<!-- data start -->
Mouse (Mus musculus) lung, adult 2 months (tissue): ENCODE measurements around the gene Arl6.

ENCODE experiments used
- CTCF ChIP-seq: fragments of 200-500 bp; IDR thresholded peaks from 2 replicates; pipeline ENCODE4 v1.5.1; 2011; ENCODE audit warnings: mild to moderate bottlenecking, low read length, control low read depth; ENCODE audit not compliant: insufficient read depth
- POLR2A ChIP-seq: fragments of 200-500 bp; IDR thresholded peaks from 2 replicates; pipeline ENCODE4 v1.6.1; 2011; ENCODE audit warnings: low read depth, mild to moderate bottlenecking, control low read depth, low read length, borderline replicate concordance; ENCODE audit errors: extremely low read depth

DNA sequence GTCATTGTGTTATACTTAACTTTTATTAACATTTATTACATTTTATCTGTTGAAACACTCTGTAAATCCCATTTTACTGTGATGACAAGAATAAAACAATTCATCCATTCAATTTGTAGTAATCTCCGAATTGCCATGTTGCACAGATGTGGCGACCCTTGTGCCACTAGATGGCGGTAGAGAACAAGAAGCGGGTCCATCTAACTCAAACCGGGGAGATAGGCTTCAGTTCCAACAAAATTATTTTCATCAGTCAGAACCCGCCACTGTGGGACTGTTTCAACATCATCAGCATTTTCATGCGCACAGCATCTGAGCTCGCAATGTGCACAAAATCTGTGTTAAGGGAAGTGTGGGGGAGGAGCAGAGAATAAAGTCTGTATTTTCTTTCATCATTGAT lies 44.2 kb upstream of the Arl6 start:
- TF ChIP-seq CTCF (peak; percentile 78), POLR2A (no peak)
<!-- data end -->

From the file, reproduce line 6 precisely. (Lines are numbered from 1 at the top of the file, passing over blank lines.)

- TF ChIP-seq CTCF (peak; percentile 78), POLR2A (no peak)